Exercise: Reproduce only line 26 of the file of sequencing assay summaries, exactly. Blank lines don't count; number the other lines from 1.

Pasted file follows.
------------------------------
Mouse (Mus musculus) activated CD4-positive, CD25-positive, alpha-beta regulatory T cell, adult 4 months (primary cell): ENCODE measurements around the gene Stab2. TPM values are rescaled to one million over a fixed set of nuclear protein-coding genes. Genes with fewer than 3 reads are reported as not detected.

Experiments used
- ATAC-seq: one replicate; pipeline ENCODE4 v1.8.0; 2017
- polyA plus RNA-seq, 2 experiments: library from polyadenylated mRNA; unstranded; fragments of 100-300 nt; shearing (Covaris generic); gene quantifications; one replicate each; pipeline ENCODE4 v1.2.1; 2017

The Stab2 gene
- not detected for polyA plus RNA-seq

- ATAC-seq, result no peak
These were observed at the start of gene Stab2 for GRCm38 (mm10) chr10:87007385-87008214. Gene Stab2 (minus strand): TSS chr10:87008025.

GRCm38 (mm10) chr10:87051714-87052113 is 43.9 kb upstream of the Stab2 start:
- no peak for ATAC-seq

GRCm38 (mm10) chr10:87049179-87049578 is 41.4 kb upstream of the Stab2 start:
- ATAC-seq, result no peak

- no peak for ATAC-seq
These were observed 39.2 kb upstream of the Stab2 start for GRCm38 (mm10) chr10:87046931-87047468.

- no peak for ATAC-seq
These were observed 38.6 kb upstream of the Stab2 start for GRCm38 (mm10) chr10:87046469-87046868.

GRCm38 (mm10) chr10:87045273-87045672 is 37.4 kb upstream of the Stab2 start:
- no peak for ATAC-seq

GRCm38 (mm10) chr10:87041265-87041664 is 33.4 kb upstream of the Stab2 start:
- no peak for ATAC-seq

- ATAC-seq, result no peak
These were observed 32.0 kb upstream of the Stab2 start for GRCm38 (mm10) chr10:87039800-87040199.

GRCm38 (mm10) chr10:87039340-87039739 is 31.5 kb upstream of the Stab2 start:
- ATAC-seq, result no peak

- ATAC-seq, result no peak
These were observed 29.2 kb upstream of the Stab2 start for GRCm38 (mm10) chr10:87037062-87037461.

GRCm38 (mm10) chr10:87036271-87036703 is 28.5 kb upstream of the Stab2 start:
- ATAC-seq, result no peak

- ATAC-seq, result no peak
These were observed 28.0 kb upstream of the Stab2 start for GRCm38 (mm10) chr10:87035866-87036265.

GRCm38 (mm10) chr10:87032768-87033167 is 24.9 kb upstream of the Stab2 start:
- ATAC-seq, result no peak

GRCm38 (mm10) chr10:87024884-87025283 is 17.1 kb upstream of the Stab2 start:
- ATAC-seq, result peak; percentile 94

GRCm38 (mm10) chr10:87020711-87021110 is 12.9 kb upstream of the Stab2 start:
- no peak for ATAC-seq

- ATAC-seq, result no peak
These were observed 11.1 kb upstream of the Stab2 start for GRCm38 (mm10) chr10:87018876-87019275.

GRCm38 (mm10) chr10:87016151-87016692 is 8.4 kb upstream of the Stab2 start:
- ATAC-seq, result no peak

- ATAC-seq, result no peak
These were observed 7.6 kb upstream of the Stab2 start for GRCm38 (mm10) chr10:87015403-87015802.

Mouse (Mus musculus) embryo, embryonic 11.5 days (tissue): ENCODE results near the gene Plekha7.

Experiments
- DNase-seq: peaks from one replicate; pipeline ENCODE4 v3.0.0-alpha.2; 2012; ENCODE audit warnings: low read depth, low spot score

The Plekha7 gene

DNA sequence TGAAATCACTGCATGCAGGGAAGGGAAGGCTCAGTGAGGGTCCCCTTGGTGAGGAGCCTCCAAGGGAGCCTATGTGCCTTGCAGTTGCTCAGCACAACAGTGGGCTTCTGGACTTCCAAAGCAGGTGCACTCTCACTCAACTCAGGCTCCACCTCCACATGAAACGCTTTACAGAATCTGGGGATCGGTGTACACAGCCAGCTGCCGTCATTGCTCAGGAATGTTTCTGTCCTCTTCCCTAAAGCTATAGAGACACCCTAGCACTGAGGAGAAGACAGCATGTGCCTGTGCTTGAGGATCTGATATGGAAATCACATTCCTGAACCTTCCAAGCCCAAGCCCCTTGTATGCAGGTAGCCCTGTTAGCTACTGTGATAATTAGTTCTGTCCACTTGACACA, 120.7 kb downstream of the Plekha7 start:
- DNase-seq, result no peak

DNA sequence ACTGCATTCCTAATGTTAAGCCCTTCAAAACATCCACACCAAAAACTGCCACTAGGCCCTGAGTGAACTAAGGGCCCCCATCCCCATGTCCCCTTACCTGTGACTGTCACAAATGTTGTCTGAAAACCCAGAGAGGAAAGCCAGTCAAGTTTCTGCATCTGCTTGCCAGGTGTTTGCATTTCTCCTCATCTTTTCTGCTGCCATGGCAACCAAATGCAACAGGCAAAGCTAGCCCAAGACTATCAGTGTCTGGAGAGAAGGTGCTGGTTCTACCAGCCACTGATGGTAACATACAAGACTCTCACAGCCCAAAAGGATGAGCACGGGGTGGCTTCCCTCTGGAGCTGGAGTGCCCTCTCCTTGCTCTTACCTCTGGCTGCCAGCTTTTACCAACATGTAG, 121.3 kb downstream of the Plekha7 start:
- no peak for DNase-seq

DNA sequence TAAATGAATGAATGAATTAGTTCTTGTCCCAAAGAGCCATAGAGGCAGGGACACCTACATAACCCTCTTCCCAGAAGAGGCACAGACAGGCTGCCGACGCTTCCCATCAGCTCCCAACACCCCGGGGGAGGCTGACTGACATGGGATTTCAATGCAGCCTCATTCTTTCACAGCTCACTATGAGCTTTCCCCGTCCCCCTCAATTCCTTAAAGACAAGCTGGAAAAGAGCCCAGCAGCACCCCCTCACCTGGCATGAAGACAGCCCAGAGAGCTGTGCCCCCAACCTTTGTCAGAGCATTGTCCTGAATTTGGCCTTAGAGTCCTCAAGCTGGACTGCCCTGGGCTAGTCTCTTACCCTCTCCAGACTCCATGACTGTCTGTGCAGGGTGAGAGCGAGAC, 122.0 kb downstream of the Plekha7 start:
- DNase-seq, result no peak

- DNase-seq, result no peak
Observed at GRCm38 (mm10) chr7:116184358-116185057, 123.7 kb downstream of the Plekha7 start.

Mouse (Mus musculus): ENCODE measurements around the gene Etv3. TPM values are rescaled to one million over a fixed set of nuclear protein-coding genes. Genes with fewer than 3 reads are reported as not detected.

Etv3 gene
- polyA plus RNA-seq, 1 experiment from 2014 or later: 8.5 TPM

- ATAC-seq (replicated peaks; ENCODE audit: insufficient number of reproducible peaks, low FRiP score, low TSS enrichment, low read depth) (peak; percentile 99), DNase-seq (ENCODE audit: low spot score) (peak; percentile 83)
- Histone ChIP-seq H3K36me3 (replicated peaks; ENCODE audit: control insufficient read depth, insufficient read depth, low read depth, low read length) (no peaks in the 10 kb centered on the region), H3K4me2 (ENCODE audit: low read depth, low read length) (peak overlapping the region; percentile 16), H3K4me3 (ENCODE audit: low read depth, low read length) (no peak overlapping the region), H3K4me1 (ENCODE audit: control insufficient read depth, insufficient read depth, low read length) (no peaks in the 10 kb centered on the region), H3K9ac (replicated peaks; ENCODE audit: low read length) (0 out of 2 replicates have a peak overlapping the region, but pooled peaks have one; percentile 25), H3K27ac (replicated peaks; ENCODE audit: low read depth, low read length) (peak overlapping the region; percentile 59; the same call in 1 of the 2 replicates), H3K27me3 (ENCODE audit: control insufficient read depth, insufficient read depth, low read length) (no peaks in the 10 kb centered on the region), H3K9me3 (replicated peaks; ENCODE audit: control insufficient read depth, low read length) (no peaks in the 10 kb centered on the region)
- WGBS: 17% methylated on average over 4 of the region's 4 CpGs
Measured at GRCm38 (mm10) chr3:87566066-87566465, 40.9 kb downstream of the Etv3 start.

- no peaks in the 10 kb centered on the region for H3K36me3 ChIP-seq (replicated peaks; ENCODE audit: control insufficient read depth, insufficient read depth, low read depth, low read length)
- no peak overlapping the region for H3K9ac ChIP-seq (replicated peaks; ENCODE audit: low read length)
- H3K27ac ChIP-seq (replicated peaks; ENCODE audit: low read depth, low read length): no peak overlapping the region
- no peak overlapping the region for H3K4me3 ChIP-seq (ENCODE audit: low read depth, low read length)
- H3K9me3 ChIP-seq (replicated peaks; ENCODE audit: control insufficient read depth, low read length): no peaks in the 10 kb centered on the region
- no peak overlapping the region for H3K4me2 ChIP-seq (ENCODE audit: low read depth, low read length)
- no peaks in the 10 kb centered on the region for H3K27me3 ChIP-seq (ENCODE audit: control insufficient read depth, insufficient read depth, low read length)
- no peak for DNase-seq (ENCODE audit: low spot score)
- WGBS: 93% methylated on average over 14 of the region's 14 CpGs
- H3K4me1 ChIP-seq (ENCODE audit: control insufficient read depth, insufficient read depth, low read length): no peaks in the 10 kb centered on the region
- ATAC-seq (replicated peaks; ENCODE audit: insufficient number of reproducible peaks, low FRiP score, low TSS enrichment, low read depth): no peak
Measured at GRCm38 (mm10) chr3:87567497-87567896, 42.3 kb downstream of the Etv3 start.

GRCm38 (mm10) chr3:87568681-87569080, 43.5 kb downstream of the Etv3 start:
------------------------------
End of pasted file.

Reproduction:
These were observed 29.2 kb upstream of the Stab2 start for GRCm38 (mm10) chr10:87037062-87037461.